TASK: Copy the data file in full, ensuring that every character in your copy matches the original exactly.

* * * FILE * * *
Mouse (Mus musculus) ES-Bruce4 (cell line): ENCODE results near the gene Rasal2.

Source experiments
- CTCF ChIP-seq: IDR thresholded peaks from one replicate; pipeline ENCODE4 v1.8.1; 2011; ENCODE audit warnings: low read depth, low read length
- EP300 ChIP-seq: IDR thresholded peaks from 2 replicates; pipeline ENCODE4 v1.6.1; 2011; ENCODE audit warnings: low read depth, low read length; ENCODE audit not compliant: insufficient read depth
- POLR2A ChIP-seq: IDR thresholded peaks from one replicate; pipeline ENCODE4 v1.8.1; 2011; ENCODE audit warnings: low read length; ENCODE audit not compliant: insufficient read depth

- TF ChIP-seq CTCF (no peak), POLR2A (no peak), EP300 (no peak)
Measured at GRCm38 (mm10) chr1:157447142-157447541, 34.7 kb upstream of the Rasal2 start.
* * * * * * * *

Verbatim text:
Mouse (Mus musculus) ES-Bruce4 (cell line): ENCODE results near the gene Rasal2.

Source experiments
- CTCF ChIP-seq: IDR thresholded peaks from one replicate; pipeline ENCODE4 v1.8.1; 2011; ENCODE audit warnings: low read depth, low read length
- EP300 ChIP-seq: IDR thresholded peaks from 2 replicates; pipeline ENCODE4 v1.6.1; 2011; ENCODE audit warnings: low read depth, low read length; ENCODE audit not compliant: insufficient read depth
- POLR2A ChIP-seq: IDR thresholded peaks from one replicate; pipeline ENCODE4 v1.8.1; 2011; ENCODE audit warnings: low read length; ENCODE audit not compliant: insufficient read depth

- TF ChIP-seq CTCF (no peak), POLR2A (no peak), EP300 (no peak)
Measured at GRCm38 (mm10) chr1:157447142-157447541, 34.7 kb upstream of the Rasal2 start.